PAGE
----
Accuracy in Media

In October a report was released in Lancet magazine to much fanfare that some 655,000 violent “excess deaths” in Iraq had occurred since the start of, and because of the war. The report, produced by the Johns Hopkins Bloomberg School of Public Health, is so far off of other estimates that it appears badly flawed on its face. But its timing made it even more suspect, as it came out just weeks before an important midterm election in the U.S., and could have had the impact of undermining the war effort. The same group had previously issued another report, this one just before the 2004 presidential election, which also had figures that were suspect. 

The new report, which claimed to have used standard and accepted sampling techniques, stated that the estimate could be off by a quarter of a million people, meaning a low of 400,000 and a high of 900,000.

But many questions were immediately raised by the release of this report, including the timing, the political affiliations of the main people behind the report, and the credibility of the numbers. Not surprisingly, it took very little time for it to be reviewed and trumpeted by Al-Jazeera, which accepted its validity and claimed that “the propaganda machine”-meaning the U.S. Government- “started to work full time to discredit it as it did with the other Lancet study published in 2004.”

While it is not surprising that Al-Jazeera’s anti-American bias would lead it to embrace the report, the Washington Post was also taken in, quoting only people who happen to believe the report was reliable, while failing to note the political donations and activities of some of its named sources. Once again, fortunately, the blogosphere weighed in with review and analysis that the major media apparently didn’t have time for.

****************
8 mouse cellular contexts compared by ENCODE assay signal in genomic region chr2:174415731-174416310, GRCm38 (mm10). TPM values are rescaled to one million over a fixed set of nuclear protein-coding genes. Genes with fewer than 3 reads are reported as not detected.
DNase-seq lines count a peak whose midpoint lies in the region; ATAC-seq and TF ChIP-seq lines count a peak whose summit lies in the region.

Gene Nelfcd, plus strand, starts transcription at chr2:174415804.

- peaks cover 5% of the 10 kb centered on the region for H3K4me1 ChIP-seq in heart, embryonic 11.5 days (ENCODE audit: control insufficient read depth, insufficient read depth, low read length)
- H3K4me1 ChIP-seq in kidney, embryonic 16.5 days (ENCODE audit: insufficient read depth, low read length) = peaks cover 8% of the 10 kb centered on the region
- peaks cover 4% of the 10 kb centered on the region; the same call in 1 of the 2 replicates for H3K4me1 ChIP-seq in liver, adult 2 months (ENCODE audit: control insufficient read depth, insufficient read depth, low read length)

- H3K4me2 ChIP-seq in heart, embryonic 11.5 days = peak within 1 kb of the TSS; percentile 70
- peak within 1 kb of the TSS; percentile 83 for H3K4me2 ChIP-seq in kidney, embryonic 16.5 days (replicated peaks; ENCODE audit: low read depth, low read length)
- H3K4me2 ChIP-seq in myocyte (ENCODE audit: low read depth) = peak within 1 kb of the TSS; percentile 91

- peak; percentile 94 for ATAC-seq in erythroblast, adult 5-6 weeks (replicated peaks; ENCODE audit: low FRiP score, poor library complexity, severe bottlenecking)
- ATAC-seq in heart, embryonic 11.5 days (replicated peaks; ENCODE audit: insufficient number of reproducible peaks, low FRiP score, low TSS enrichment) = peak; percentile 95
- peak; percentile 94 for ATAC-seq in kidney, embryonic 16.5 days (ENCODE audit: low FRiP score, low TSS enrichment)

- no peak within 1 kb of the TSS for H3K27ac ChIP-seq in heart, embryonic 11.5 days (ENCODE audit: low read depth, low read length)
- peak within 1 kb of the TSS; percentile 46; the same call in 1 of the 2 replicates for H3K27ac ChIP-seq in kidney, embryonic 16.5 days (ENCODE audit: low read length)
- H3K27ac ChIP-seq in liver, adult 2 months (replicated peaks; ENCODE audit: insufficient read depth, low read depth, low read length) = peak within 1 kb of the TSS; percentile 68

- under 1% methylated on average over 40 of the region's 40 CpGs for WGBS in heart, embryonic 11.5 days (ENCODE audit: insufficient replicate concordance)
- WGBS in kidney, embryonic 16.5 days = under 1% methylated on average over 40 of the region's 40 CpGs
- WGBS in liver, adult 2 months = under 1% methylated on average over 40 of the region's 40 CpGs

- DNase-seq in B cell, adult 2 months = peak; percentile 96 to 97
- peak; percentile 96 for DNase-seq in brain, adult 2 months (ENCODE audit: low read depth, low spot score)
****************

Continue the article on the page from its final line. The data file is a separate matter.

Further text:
The Political Pit Bull, acting as truth detector, turned up the fact that the lead author of the Johns Hopkins report, Gilbert Burnham, as well as Ronald Waldman, an epidemiologist at Columbia University who had vouched for its methodology, had been donors to Democratic politicians, including John Kerry for president in 2004, and to Les Roberts. Who’s he? Roberts was the author of the 2004 Lancet report. 

It also links to a video on the blog Little Green Footballs showing Richard Horton, the editor of Lancet, speaking at a political rally in September calling for an end to the war and to Tony Blair’s rule. In his speech, Horton said, “As this axis of Anglo-American imperialism extends its influence through war and conflict, gathering power and wealth as it goes so millions of people are left to die in poverty and disease.” The politics of the people involved in this study should have been made clear up front.

As to the study itself, several articles have done an excellent job in showing why this report should not be trusted, besides the politics lurking behind it. Steven E. Moore, in an article for the Wall Street Journal, describes the “cluster sampling” used for the study. Cluster sampling is the standard methodology that he says he and other researchers use in developing countries.

He describes “cluster sampling” as follows: “?for a country lacking in telephone penetration, door-to-door interviews are required: Neighborhoods are selected at random, and then individuals are selected at random in ‘clusters’ within each neighborhood for door-to-door interviews. Without cluster sampling, the expense and time associated with travel would make in-person interviewing virtually impossible.”